This happens with human viruses too. Polio is a case in point … in Nigeria, the polio vaccine is mutating and the World Health Organization blames unvaccinated children. The WHO claims that the virus in the water supplies (passed by vaccinated children) is supposedly safe but is picked up and mutated by unvaccinated children, becoming a new virulent strain that is infecting both vaccinated and unvaccinated children.
National Public Radio has recently published a story about this phenomenon … Mutant Strains Of Polio Vaccine Now Cause More Paralysis Than Wild Polio.
A virologist with the CDC (Centers for Disease Control and Prevention), Olen Kew, says that there’s no difference in virulence between wild polio viruses and the mutated form. “The only difference is that this virus was originally in a vaccine vial.” This means that as long as children are vaccinated for polio in Nigeria, the polio virus will remain in the environment.
A similar thing happens with the bird flu virus. Research by Indonesian virologist Chairul Anwar Nidom shows that that mass inoculations of birds contribute to genetic mutations that increase the virulence and severity of the virus. Veterinary pathologist Dr R Wasito has noted that vaccination for the bird flu has allowed it to mutate and that other animals including dogs, cats, raccoons and flies can now carry the mutated virus.
#5 Vaccines Are Unpredictable
One problem with vaccine manufacturers’ claims of efficacy of their products is that vaccinated populations don’t live in a sterile lab where their testing is done.
In the research lab, vaccines appear to be very effective. Unvaccinated puppies die of parvo in research labs while vaccinated puppies live.
In the field, vaccines are much less predictable. Dr Michael Fox offers some illustrations of what can happen in the field.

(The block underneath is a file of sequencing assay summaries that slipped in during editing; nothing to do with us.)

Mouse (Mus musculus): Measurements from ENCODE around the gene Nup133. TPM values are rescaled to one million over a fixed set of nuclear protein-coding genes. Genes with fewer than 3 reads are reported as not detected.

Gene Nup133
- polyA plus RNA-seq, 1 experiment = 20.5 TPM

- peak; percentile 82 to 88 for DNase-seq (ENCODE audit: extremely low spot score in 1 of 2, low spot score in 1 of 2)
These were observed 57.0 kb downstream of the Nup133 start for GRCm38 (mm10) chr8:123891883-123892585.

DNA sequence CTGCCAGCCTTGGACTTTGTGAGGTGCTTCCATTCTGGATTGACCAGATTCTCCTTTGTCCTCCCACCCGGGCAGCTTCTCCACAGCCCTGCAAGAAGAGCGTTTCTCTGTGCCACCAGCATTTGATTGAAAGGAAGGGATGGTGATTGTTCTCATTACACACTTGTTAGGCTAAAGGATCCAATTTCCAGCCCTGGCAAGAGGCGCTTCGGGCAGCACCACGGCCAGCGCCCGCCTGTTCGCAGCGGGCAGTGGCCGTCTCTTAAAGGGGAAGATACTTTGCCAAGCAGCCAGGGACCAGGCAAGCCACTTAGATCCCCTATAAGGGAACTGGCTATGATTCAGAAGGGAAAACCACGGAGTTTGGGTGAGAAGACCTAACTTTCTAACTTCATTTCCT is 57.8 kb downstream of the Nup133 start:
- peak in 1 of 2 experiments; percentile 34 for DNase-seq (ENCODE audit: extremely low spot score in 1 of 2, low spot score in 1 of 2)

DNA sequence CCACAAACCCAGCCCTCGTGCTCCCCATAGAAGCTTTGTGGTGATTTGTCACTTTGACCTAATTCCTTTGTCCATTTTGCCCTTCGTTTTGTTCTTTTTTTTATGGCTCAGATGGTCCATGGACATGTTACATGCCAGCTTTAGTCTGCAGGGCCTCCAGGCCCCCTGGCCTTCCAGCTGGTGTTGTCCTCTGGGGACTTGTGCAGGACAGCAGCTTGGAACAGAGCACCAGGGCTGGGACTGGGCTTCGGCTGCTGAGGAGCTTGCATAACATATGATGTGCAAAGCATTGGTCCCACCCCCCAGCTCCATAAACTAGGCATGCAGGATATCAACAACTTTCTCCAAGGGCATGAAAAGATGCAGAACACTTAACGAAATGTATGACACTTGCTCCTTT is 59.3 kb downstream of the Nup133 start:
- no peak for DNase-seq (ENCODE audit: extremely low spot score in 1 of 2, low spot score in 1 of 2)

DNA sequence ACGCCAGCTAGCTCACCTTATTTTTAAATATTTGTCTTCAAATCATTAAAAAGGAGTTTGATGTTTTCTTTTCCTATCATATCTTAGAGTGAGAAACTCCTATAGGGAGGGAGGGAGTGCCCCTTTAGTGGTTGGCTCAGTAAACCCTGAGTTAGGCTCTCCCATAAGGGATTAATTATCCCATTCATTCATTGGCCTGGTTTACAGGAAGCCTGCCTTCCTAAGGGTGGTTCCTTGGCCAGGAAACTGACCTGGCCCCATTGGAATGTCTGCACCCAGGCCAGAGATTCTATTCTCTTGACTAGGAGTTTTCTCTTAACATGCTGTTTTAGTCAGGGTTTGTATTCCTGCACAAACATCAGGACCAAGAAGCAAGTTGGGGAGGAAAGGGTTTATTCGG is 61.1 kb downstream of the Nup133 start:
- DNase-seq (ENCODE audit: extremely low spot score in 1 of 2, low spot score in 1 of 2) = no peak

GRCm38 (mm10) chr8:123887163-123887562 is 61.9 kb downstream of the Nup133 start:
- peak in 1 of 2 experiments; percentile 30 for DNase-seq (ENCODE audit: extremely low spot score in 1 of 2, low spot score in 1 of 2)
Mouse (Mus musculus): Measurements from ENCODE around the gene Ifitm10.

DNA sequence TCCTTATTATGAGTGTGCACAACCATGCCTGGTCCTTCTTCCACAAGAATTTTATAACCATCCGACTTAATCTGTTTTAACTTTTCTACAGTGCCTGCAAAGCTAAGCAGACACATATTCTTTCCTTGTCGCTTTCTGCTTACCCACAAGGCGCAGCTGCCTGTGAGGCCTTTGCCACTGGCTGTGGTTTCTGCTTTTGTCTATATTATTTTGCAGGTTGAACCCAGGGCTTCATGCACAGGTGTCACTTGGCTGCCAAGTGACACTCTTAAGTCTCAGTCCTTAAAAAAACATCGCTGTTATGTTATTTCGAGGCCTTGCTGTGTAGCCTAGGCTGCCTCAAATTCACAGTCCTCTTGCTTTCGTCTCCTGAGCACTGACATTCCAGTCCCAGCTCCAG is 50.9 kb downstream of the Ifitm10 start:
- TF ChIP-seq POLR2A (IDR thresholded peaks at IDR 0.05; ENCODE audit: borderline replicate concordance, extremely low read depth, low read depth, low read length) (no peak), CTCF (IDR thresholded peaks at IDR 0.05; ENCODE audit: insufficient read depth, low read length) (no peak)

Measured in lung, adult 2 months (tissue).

“Wildlife biologist Dr Roger Burrows noted that lions in Serengeti National Park (SNP), followed by those in the Masai Mara of Kenya, died like flies in 1994 from a new strain of canine distemper.”
It turned out that the same strain of distemper found in the lions was also in experimental vaccines on dogs in the area during a rabies vaccination trial. The same strain was also found to have caused the death of most of a captive colony of wild dogs in Mkomzai Game Reserve in Tanzania in 2000-2001. The wild dogs had been vaccinated against distemper using an inactivated strain developed for North Sea seals.
Dr Burrows further explains that in 2007, the same new distemper strain was again identified in free-living African wild dogs in Masai areas east of SNP. This area was conducting mass vaccinations of local domestic dogs against distemper, parvovirus and rabies. The outbreak in one large wild dog pack caused high death rates among this highly endangered species.
The fact that local breeds of domestic dogs around SNP and the Masai Mara were vaccinated against rabies, and then soon after succumbed to a virulent outbreak of distemper, suggests that the rabies vaccinations caused immunosuppression, creating increased susceptibility to distemper.
Dr Vernon Coleman MB described how, in 1989, hyenas were threatened with extinction when scientists vaccinated individual animals to protect them against rabies … but more than a dozen packs then died of rabies within a year. This happened even in areas where rabies had never been seen before. When researchers tried using a non-infectious form of the pathogen (to prevent the deaths of the remaining animals) all members of seven packs of dogs disappeared.
Dr Coleman suggests…
“And yet the rabies vaccine is now compulsory in many parts of the world. Is it not possible that it is the vaccine which is keeping this disease alive?”
All of these 5 dangers highlight the risks you take when you vaccinate your dog. Think carefully and do your research before you vaccinate!
If you do vaccinate your dog, watch for any adverse reactions … even chronic illness that can appear weeks or months down the road may stem from your dog’s vaccinations.
Then take steps to treat them …
Vaccine side effects can often be treated successfully by a homeopathic veterinarian. Find one at theavh.org (many will do phone consults so they don’t have to be local)
… or use a ready-made anti-vaccinosis remedy to help your dog.